By Ron Glas
Watch out for those turkeys, they can attack and it can be quite the ordeal. Let me explain.
A few years ago, I was walking with my wife and my two Chihuahuas along Lime Ridge open space and were heading up the hill towards the cul-de-sac at the end of Via Montanas. Having seen a number of coyotes in the area recently, we were cautiously anticipating seeing one cross our path.
Sure enough, out of a grove of trees comes the charging nemesis. Wait, it was not a coyote, but a TURKEY! And it was mad as hell charging at us with wings flapping and squawking.
Not knowing exactly what to do but having heard that it is best to stare down rather than run from an attacking critter, we bravely faced the turkey. But this turkey just kept coming. Our two dogs attempted a rescue straining at their leashes and barking. There was no deterring this bird.
I had no weapon, if only I had an umbrella. But I was holding a leash.
Twirling the end of the leash madly above my head, I was able to keep the turkey at bay, only to suddenly realize that I had also managed to pull the harness off my dog. This was actually fortunate, or this turkey would have received a beatdown by a twirling chihuahua.
Now, I had to figure out how to keep my freed, brave little dog from going after the turkey. Fortunately, my wife was able to grab him, and still fending off the turkey, I managed to pick up the second dog.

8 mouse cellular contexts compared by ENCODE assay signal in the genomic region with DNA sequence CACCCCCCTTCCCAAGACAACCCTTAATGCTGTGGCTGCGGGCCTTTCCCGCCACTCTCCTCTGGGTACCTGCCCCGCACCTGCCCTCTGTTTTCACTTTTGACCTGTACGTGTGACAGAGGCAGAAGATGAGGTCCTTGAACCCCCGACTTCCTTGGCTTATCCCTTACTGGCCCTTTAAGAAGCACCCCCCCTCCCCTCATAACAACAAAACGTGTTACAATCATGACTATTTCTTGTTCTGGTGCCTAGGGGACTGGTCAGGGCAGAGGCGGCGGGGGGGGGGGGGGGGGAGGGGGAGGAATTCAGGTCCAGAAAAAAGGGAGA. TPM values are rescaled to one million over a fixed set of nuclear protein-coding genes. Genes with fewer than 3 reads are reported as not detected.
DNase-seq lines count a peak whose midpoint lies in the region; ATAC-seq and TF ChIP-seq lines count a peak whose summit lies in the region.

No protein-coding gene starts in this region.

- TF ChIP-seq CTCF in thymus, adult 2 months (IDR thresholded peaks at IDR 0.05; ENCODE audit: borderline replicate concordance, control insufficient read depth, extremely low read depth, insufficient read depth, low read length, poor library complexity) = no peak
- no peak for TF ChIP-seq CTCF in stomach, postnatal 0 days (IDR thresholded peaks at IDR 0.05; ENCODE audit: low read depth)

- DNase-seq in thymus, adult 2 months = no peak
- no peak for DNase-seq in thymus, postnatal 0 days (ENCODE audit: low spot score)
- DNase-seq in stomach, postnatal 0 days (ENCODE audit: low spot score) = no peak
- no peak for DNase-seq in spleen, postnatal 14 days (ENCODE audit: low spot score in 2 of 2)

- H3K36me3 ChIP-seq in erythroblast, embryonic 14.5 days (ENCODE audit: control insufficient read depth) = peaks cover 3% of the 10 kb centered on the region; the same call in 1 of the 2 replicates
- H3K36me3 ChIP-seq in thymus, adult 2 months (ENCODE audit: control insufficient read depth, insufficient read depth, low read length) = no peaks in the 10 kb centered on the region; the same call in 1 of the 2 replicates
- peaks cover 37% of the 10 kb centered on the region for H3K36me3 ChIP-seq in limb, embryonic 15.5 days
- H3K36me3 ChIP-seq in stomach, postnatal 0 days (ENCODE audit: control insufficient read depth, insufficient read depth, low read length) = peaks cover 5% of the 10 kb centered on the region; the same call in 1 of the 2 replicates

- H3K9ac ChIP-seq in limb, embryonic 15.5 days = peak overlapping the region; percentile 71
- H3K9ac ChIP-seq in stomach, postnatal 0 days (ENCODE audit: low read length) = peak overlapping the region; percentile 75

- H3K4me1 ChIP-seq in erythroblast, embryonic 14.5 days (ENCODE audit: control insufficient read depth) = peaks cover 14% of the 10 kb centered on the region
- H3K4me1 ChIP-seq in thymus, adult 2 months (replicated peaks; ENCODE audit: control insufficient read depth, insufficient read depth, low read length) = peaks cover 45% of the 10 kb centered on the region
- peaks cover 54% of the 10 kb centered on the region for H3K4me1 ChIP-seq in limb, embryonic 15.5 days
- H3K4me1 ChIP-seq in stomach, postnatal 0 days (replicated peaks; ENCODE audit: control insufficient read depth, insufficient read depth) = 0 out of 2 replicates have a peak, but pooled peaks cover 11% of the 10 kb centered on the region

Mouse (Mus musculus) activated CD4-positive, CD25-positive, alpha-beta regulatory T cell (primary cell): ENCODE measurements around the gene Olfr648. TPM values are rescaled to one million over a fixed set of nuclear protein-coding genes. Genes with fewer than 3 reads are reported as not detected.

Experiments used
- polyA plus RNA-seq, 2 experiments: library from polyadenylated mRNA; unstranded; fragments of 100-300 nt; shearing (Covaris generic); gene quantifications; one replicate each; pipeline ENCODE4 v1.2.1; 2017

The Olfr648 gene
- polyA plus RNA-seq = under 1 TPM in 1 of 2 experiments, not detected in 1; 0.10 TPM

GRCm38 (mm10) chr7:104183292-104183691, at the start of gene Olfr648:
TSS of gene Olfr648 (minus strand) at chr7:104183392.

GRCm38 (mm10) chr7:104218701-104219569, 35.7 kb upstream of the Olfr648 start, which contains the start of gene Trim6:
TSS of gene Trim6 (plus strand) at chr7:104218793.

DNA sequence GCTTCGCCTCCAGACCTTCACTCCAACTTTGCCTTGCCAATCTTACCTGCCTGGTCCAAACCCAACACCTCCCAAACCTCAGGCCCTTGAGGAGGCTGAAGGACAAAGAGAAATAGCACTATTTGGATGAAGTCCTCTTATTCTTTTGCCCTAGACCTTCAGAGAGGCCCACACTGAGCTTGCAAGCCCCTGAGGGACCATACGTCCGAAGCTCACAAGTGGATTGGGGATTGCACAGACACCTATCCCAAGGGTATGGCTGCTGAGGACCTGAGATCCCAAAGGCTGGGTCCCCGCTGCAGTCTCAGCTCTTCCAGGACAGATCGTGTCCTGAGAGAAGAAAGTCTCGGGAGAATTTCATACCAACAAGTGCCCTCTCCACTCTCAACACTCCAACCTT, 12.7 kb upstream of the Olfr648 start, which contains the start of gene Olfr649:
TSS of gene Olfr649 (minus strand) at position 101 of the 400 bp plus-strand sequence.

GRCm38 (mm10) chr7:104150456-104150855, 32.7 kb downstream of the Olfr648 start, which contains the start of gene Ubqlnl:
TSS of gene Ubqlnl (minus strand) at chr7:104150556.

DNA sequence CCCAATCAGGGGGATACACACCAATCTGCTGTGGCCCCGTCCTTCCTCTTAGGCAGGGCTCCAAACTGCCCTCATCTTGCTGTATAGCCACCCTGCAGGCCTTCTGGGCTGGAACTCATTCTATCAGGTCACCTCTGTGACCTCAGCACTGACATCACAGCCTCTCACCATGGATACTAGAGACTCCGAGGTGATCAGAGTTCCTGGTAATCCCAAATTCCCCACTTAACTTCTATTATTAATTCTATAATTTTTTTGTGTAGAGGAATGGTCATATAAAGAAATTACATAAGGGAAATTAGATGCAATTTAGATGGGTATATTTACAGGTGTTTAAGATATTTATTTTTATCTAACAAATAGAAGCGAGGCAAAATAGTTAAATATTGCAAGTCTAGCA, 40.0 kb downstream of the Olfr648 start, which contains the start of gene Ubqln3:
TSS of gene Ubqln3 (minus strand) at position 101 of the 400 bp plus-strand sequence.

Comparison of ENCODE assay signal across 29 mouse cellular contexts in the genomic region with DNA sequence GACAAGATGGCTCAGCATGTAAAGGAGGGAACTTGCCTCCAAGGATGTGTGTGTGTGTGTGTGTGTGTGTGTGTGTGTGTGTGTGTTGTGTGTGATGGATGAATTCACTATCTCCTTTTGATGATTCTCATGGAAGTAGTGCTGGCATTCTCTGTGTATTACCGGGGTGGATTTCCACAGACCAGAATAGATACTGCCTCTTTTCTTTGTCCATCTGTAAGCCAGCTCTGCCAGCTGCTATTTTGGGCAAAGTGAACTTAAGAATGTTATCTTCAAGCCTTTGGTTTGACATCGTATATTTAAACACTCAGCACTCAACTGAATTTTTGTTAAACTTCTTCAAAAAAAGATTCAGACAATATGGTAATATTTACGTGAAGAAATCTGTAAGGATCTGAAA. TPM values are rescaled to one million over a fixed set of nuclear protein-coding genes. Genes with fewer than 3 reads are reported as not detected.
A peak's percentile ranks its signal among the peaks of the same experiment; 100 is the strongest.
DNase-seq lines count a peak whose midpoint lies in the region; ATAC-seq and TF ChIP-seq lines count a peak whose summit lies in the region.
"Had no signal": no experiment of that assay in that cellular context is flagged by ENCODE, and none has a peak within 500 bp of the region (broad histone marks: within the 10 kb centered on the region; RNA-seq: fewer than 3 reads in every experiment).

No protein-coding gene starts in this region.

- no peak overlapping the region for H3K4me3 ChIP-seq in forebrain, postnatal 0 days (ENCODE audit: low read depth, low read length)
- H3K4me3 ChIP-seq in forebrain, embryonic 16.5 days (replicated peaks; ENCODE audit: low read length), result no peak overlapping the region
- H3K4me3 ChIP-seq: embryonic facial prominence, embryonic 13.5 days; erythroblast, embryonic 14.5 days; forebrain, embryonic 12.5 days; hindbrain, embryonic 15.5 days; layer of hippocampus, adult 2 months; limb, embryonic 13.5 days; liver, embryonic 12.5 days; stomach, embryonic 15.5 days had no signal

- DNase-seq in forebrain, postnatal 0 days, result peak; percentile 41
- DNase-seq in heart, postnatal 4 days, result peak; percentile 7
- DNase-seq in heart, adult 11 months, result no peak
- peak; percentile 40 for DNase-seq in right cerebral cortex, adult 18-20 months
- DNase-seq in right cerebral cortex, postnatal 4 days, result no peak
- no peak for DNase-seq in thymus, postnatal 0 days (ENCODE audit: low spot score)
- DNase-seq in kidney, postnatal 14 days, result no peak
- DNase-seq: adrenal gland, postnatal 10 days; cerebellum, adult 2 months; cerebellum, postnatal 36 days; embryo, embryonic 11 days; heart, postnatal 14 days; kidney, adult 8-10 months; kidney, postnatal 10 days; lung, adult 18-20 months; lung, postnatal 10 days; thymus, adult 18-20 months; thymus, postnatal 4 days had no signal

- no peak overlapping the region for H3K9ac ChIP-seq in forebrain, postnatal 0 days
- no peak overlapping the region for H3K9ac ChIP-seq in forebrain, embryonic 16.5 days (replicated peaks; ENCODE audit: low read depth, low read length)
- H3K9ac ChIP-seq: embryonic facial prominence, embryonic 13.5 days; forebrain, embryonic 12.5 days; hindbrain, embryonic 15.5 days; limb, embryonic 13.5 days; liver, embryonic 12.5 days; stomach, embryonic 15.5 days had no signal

With both dogs in our arms, we finally manage to back slowly away from the turkey and gave it as wide a berth as we possibly could. After a while, it lost interest in us and slowly retreated into the trees, most likely to its nest.
This is still one of our favorite Thanksgiving memories. Dinner was particularly enjoyable that year.
Turkeys can become aggressive during the breeding season, occasionally charging, threatening, and acting aggressively toward people. You can most often shoo them away if you are aggressive about it.
Turkeys dislike water. If they refuse to budge, give them a good spraying.
Do not feed them or a few stray visitors will soon become a flock of permanent residents that have lost their natural fear of humans.
In 1959, and over a 40-year period, nearly 3,800 wild turkeys were released throughout the state. Now, wild turkey estimated population is reaching 240,000.
Permits are required to kill wild turkeys that are causing property damage. To get a depredation permit, contact the regional California Department of Fish and Wildlife (CDFW) office at (707) 428-2002.
This story has been updated from an earlier version.
This article has been updated from an earlier version.